Bamboo Cons

    • Less choice – at the moment, fewer manufacturers are using bamboo in their boards than traditional materials. But at Bamboo Goods, we predict that won’t be the case for long.
    • Flexibility – if you prefer a stiffer board then a bamboo deck could take some getting used to.
    • More expensive – at the moment you might find that your model of choice is more expensive than other alternatives. But considering how long they last, a bamboo longboard could be a good investment.

    Alternatives to Bamboo

    Maple Wood

    The original longboard material, maple is strong and long-lasting. The sheer strength of the material has kept these longboards popular for decades. Less flexible than bamboo, maple is great for skateboards as the stiffness makes them perfect for doing tricks.

    Still the most popular material, maple longboards are available in a dazzling array of styles and finishes.

    But…

    the maple wood of choice is grown in Canada, where trees can take up to 80 years to mature. And, with longboarding and skateboarding being so popular, demand is far exceeding sustainable supply.

    Plywood and Fiberglass

    Plywood boards are the choice of the DIY longboard enthusiast.

    Paired with fiberglass sheets to add some rigidity, plywood is a viable material. Without fiberglass, it’s far too flexible. But making your own board is a labor of love.

    You may need to learn some new skills first, including woodwork. Check out this video to see what I mean…

    Plastic

    We all know that plastic is no longer a material of choice due to its environmental impact.

    One company that’s turned that concept on its head is Florida-based youth start-up, Tonga Boards. The company makes longboards from recycled ocean plastic. It uses around 125 old plastic bottles to make each board.

    Mixed Materials

    Manufacturers such as Madrid are playing with layering fiberglass, bamboo, and maple. This combination of flexibility and strength makes boards both lighter and more responsive. These boards are perfect for dance and freestyle use.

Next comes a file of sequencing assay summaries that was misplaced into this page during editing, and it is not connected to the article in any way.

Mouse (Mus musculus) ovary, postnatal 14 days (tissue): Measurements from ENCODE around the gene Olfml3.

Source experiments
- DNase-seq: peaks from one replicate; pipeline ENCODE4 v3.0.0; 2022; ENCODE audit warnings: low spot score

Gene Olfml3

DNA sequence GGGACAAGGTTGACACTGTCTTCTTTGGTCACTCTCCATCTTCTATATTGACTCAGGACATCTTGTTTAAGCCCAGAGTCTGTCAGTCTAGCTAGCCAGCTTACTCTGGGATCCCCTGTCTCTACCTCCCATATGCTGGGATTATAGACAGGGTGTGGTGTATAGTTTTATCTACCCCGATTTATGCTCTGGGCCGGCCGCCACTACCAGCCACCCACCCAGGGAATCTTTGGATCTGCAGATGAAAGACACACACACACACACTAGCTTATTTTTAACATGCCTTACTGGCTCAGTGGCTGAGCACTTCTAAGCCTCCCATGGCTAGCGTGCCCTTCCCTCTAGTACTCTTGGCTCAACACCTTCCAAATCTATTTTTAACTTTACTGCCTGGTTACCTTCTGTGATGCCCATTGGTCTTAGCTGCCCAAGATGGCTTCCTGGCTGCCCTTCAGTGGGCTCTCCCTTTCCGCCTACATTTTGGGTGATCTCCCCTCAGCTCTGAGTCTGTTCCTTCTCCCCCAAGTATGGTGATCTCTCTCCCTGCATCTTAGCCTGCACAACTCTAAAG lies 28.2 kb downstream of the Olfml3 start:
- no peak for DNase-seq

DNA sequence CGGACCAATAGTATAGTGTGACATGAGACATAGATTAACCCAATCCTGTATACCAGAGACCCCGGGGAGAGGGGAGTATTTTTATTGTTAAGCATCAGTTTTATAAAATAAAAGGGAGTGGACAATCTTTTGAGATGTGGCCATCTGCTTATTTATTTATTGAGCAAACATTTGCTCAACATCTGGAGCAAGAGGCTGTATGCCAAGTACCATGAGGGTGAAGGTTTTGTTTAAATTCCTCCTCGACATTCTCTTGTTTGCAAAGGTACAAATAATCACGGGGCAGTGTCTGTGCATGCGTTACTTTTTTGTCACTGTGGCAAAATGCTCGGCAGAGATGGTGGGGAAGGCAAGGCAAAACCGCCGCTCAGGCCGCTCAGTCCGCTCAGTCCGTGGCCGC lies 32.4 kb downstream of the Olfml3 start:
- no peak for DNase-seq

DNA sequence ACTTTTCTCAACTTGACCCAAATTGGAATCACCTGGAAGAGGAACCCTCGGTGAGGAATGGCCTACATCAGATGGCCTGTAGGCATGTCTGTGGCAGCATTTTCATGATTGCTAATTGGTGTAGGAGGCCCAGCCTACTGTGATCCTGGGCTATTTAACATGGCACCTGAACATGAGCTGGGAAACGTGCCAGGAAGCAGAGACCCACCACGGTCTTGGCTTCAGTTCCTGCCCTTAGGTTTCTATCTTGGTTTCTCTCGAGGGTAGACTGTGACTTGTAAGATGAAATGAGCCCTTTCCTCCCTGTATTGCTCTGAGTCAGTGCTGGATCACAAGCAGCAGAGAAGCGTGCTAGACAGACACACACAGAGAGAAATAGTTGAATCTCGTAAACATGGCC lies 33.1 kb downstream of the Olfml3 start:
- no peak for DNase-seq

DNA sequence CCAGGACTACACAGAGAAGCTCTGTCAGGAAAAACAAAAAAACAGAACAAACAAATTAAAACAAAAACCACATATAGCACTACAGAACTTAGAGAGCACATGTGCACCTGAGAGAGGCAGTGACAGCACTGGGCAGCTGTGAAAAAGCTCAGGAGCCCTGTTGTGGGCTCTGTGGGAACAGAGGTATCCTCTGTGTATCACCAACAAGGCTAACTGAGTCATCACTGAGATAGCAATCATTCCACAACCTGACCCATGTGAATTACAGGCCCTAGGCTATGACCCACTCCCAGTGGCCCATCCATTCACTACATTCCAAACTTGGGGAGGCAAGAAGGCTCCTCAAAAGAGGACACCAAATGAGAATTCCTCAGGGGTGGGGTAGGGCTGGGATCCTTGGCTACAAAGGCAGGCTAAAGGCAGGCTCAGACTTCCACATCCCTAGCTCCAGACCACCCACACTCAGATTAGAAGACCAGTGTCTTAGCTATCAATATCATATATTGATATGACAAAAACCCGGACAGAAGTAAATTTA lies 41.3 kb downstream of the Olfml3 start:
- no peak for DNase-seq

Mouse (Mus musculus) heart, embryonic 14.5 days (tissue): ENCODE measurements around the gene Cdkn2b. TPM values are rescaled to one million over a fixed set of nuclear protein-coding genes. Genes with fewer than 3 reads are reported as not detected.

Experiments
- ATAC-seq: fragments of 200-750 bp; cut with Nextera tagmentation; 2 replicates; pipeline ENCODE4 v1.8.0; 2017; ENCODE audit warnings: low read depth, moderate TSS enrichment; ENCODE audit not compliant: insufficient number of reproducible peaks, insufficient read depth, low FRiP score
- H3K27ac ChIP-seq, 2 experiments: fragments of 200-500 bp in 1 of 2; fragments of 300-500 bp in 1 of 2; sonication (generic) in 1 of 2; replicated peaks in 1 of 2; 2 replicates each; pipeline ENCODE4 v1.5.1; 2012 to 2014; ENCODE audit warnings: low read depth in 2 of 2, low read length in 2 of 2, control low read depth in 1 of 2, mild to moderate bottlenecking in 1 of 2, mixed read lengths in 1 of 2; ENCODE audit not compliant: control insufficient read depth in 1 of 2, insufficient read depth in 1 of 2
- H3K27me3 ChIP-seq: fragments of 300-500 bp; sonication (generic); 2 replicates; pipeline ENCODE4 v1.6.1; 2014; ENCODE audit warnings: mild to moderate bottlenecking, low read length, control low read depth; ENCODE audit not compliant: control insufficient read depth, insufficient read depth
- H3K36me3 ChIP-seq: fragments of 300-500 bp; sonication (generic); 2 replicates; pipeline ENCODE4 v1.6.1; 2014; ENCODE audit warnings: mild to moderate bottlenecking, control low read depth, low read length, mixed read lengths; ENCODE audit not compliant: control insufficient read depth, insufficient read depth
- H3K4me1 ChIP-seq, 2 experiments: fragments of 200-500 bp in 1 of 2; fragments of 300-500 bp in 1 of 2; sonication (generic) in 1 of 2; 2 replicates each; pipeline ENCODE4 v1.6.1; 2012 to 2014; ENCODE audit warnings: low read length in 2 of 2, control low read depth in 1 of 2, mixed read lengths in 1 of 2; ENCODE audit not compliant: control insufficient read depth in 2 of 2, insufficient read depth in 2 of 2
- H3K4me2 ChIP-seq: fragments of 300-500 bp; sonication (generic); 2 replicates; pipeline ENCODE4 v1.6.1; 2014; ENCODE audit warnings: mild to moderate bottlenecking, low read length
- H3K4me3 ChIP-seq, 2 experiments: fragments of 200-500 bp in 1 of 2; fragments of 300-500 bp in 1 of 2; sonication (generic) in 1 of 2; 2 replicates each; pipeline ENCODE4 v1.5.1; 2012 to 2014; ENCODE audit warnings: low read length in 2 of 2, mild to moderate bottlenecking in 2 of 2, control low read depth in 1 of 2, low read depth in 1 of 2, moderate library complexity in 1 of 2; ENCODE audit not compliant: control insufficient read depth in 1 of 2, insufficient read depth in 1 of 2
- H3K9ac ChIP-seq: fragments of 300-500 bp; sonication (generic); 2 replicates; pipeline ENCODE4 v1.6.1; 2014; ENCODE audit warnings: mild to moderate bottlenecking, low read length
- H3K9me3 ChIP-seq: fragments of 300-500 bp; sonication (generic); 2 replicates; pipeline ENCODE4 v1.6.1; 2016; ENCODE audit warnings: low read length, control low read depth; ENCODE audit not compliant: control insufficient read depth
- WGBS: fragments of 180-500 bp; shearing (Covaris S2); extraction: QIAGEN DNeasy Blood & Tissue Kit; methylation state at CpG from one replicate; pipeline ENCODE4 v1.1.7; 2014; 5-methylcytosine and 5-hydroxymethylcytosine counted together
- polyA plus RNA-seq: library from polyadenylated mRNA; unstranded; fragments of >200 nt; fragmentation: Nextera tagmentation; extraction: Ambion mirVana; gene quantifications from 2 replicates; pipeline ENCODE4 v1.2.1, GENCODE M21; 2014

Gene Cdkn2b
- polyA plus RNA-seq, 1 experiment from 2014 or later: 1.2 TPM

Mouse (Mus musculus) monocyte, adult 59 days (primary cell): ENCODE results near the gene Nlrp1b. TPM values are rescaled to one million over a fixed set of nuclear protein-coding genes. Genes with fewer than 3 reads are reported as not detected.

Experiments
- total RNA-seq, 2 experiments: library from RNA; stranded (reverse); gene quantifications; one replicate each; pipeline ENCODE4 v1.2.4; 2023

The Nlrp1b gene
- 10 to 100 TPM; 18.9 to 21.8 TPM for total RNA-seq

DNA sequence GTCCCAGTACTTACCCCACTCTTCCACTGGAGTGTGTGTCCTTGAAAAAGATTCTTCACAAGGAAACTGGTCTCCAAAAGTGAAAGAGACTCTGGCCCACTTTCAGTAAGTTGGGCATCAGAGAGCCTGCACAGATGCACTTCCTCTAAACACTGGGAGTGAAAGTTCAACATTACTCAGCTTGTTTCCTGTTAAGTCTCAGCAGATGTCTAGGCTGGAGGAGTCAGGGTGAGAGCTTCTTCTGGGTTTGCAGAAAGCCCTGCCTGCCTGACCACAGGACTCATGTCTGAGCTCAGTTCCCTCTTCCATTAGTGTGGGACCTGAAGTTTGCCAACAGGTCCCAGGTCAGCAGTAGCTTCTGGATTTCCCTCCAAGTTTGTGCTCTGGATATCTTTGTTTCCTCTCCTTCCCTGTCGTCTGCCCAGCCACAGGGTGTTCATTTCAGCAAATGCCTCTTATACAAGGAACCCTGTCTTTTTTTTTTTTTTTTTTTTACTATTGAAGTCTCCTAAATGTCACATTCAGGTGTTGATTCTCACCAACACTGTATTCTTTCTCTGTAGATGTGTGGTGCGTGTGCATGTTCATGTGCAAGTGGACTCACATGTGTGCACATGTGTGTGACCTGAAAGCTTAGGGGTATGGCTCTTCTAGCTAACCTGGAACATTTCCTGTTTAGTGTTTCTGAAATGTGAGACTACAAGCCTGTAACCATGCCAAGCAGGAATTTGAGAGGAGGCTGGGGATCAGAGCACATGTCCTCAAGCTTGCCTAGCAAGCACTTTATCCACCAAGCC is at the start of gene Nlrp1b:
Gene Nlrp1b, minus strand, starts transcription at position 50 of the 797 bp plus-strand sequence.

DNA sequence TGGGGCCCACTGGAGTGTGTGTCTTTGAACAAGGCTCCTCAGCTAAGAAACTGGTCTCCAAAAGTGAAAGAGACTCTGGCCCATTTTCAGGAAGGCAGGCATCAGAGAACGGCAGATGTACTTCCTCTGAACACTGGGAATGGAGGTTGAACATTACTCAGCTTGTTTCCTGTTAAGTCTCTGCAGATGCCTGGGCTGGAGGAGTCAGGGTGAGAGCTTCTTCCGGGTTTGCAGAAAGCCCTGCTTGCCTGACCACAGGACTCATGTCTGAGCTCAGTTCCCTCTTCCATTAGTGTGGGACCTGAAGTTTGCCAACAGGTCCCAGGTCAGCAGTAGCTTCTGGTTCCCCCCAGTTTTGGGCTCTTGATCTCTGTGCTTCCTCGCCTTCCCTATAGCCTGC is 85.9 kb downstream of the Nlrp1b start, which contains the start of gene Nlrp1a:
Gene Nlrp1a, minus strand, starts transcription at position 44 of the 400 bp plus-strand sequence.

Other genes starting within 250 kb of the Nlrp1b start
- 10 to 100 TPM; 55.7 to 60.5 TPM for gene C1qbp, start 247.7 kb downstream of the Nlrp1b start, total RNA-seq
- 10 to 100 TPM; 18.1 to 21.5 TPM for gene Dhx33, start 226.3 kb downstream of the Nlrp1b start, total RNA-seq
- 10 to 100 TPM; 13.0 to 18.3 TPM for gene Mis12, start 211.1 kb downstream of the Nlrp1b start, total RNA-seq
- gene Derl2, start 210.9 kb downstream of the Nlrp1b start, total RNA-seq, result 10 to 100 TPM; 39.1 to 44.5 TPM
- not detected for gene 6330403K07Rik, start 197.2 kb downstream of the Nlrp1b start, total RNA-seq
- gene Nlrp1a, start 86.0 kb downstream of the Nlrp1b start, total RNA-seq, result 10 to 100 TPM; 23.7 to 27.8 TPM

For further reading, see this article about making a maple and bamboo board at home.

    What to Consider When Buying a Bamboo Longboard

    There are loads of different longboards to choose from. And finding the right board for you depends not only on your level of experience but also on what you’ll be using it for and of course, how it looks.

    Do you need a pintail or a kicktail, a drop-down or a drop-through? Check out this longboard shapes guide from Longboards USA that explains the main differences.

    Or, if you’re looking for a super in-depth explanation, take a look at this Skating Magic article covering different types of longboards.

    Care and Maintenance

    Sometimes you can’t avoid getting your longboard wet, or dirty. But when that happens make sure you clean it and dry it out as soon as possible.

    Regular inspections are a must. Picking up issues early can save you lots of time and effort later on. Don’t forget to check fastenings regularly too – that’s safety critical.

    For more details, see this article covering longboard maintenance from Shred Shack.

    Storage

    Store your longboards undercover and away from direct sunlight. This helps protect their shape and finish.

    At Bamboo Goods, we love these bamboo board racks by Grass Racks. They look stylish, and they’re lightweight and incredibly strong. Perfect for showing off your prized possession!

    References and Continued Reading

    I bet you'll find this Skateboarding for Sustainability article from Forbes insightful.

    Happy cruising!